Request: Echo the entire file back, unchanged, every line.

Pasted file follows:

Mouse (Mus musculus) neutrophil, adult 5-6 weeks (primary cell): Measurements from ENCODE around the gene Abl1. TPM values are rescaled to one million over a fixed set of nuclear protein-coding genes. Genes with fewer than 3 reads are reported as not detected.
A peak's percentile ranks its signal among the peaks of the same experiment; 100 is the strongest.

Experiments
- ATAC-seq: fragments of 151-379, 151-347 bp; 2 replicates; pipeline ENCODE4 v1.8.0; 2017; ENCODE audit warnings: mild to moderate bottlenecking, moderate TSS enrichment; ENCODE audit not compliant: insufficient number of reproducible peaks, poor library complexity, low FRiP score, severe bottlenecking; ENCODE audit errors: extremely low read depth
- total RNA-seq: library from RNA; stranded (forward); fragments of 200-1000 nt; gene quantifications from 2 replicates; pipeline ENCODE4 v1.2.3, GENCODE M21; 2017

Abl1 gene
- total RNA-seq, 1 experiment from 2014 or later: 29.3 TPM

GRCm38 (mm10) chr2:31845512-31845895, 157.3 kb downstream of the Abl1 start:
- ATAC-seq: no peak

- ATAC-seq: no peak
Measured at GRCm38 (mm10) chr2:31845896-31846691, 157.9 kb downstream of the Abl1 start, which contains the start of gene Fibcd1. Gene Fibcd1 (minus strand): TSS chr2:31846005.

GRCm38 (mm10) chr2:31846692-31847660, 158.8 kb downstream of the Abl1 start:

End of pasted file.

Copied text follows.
Mouse (Mus musculus) neutrophil, adult 5-6 weeks (primary cell): Measurements from ENCODE around the gene Abl1. TPM values are rescaled to one million over a fixed set of nuclear protein-coding genes. Genes with fewer than 3 reads are reported as not detected.
A peak's percentile ranks its signal among the peaks of the same experiment; 100 is the strongest.

Experiments
- ATAC-seq: fragments of 151-379, 151-347 bp; 2 replicates; pipeline ENCODE4 v1.8.0; 2017; ENCODE audit warnings: mild to moderate bottlenecking, moderate TSS enrichment; ENCODE audit not compliant: insufficient number of reproducible peaks, poor library complexity, low FRiP score, severe bottlenecking; ENCODE audit errors: extremely low read depth
- total RNA-seq: library from RNA; stranded (forward); fragments of 200-1000 nt; gene quantifications from 2 replicates; pipeline ENCODE4 v1.2.3, GENCODE M21; 2017

Abl1 gene
- total RNA-seq, 1 experiment from 2014 or later: 29.3 TPM

GRCm38 (mm10) chr2:31845512-31845895, 157.3 kb downstream of the Abl1 start:
- ATAC-seq: no peak

- ATAC-seq: no peak
Measured at GRCm38 (mm10) chr2:31845896-31846691, 157.9 kb downstream of the Abl1 start, which contains the start of gene Fibcd1. Gene Fibcd1 (minus strand): TSS chr2:31846005.

GRCm38 (mm10) chr2:31846692-31847660, 158.8 kb downstream of the Abl1 start: